I'm working with a non-profit to migrating data into the npsp and we're about to load contact data in. Each records includes a custom field which is a relational key to a separate relationship table exported from the old system, eTap.

I guess, how they have things setup, this will create a household for each contact. So I was thinking in order to get the households related properly in SF that after the import I'd export the contacts with the SF ID and then either generate some sort of custom import file to consolidate households, or write apex do it.

My question is... is will this work and is it the correct approach or is there a better way?



2 Answers 2


See this question - How to automate the loading and updating of reference data from command line/ant? and mainly this http://wiki.developerforce.com/page/Data_Loader_and_relationships. In my mind it stinks, this temporary external field is hokey, but that is all I could find for now.


Caveat: I haven't used the NPSP so this is based off the documentation I found at http://salesforcefoundation.screenstepslive.com/s/npsp/m/households

I think your plan is sound, especially having the External Id set on Contacts. The documentation I read didn't say how Contacts are assigned to Households, so I have to assume each Contact will have a unique Household. This leaves you with two options:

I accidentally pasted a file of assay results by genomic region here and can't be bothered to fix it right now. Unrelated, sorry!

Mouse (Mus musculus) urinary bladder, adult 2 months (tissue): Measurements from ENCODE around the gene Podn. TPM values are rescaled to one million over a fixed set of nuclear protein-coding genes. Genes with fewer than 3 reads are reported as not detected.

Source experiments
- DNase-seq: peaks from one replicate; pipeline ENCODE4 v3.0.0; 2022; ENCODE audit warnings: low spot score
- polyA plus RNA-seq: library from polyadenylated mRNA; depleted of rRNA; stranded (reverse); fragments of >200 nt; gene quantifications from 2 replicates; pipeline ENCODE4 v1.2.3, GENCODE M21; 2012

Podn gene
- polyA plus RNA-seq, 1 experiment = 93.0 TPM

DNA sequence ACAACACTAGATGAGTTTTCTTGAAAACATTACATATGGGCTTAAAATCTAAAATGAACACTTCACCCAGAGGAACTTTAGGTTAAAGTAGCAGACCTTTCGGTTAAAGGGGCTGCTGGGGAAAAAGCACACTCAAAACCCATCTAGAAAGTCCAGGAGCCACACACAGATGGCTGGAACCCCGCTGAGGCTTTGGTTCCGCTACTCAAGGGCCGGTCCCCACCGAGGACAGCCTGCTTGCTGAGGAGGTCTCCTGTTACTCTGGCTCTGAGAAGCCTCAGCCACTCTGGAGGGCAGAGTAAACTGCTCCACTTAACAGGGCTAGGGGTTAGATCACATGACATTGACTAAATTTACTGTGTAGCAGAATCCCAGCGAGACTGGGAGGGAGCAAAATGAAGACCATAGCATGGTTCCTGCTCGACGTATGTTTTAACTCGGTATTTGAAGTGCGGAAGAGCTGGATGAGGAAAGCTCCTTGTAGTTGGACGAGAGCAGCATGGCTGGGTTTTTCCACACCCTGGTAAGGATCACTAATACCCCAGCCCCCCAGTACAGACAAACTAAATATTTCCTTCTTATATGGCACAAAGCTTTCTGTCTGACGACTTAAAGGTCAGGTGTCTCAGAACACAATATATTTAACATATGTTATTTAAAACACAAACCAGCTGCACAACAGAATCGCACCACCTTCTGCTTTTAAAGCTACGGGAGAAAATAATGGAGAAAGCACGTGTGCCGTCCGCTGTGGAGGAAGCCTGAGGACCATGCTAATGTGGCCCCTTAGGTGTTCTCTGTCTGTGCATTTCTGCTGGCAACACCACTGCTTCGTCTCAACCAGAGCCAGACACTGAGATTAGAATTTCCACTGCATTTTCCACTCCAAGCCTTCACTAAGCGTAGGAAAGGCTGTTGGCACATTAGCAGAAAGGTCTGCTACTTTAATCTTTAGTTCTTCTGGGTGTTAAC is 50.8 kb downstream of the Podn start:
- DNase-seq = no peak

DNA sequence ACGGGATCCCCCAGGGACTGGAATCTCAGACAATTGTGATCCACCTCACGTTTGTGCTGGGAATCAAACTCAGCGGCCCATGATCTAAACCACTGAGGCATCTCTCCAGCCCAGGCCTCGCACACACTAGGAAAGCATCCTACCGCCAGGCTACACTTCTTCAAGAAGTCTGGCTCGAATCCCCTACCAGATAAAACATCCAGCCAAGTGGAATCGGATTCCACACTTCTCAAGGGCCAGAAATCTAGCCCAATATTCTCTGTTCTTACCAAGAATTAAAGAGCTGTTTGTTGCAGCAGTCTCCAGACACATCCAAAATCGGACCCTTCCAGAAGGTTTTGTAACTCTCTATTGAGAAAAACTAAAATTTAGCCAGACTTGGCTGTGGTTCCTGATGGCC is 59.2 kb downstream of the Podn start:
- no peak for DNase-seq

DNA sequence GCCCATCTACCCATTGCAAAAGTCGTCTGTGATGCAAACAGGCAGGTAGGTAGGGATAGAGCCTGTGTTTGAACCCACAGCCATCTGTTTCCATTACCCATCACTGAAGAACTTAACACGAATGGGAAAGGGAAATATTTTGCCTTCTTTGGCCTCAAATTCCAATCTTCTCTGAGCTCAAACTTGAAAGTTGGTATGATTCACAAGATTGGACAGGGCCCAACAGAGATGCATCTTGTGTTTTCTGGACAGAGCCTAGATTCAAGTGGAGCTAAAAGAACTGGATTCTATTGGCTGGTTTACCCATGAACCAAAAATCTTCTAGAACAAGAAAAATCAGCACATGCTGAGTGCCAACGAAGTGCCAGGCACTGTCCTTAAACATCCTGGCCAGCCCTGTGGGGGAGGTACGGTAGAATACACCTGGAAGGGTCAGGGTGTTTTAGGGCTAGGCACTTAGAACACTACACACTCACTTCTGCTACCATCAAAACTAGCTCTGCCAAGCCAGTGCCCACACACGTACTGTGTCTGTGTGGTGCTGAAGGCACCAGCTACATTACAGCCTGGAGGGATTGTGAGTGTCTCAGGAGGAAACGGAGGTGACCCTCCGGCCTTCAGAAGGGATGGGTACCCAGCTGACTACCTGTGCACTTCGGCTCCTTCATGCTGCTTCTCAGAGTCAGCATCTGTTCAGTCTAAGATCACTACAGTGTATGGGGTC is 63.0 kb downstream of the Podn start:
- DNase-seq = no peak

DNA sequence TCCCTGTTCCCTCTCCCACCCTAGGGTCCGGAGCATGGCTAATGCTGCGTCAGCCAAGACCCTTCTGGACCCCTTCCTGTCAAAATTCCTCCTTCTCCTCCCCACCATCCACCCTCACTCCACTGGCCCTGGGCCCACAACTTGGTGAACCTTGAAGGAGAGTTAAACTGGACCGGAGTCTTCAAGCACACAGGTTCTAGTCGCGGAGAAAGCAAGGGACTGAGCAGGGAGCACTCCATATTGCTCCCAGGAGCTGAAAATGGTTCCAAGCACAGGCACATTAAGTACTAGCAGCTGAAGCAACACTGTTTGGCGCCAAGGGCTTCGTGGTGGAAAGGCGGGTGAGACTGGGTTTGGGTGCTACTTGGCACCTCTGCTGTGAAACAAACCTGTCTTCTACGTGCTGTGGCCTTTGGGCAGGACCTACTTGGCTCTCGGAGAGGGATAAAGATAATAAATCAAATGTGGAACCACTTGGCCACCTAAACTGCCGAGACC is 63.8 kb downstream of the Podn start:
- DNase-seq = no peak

1. Import every Contact and then export their Contact.Id, eTapId, and HouseholdId. Update HouseholdId as necessary and then load the data back into Salesforce. The documentation states that empty Households are automatically deleted, so that's a plus. I like this approach because I think cleaning up data is easier with local databases.

  2. Create an Apex trigger that works before insert to search for a matching Household and assign it, if found. This approach could help prevent extraneous Households from being created, but I suspect it would not work well for an initial bulk load when no Households exist. This may be a good idea to implement after the initial loading to help keep your data clean, though.

Overall, I would choose the import/export option. It seems like the easiest and most straight-forward way to get going.

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